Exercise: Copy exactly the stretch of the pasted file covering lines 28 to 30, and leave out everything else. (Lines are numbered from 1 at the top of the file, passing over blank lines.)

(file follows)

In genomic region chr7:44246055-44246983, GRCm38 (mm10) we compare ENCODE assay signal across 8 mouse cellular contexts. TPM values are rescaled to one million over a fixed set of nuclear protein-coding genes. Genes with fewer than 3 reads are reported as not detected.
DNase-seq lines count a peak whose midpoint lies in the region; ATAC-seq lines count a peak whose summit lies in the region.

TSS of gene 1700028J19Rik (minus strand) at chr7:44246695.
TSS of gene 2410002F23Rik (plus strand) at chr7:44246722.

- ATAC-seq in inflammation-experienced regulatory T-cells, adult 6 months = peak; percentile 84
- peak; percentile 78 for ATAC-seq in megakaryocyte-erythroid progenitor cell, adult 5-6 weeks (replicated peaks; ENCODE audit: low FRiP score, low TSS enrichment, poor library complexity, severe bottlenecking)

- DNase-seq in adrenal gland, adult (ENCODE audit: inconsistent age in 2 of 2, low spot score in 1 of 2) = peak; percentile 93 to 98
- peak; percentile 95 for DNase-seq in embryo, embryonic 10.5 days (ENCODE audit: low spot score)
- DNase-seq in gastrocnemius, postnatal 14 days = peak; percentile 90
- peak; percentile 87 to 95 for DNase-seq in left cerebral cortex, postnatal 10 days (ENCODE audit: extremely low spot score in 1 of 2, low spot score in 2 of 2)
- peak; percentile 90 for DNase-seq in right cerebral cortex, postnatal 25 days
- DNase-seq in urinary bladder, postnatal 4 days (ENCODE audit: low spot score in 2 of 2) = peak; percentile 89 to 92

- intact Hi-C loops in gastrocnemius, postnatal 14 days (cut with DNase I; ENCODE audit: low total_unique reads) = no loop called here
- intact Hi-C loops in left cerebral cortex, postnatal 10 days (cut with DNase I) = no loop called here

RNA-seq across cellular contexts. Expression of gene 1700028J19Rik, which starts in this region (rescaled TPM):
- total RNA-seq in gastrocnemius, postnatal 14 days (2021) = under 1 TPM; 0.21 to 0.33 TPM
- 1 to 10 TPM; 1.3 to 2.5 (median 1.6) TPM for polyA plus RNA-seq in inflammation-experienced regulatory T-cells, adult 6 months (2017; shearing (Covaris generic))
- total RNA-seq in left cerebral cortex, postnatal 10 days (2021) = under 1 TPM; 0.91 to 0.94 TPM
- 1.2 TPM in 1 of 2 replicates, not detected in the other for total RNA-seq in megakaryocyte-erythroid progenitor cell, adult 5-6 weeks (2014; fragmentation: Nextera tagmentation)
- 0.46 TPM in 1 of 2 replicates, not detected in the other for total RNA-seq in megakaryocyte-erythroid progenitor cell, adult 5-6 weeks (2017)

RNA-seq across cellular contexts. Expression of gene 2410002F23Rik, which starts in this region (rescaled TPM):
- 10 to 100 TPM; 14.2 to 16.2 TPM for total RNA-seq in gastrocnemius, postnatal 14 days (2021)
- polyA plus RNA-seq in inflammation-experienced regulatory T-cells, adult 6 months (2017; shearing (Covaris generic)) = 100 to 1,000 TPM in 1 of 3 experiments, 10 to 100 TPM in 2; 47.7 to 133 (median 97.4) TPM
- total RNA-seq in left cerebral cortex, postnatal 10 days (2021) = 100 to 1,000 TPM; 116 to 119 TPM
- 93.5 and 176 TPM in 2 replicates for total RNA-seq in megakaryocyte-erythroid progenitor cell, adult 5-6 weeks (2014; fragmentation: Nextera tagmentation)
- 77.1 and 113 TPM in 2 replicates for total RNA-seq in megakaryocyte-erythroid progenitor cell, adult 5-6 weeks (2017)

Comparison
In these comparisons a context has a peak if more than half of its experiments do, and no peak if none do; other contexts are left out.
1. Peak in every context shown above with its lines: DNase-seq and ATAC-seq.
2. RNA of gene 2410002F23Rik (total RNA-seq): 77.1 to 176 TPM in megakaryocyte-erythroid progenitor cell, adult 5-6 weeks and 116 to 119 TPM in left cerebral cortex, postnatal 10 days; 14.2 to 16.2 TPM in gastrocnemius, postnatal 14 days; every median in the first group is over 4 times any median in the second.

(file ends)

In these comparisons a context has a peak if more than half of its experiments do, and no peak if none do; other contexts are left out.
1. Peak in every context shown above with its lines: DNase-seq and ATAC-seq.
2. RNA of gene 2410002F23Rik (total RNA-seq): 77.1 to 176 TPM in megakaryocyte-erythroid progenitor cell, adult 5-6 weeks and 116 to 119 TPM in left cerebral cortex, postnatal 10 days; 14.2 to 16.2 TPM in gastrocnemius, postnatal 14 days; every median in the first group is over 4 times any median in the second.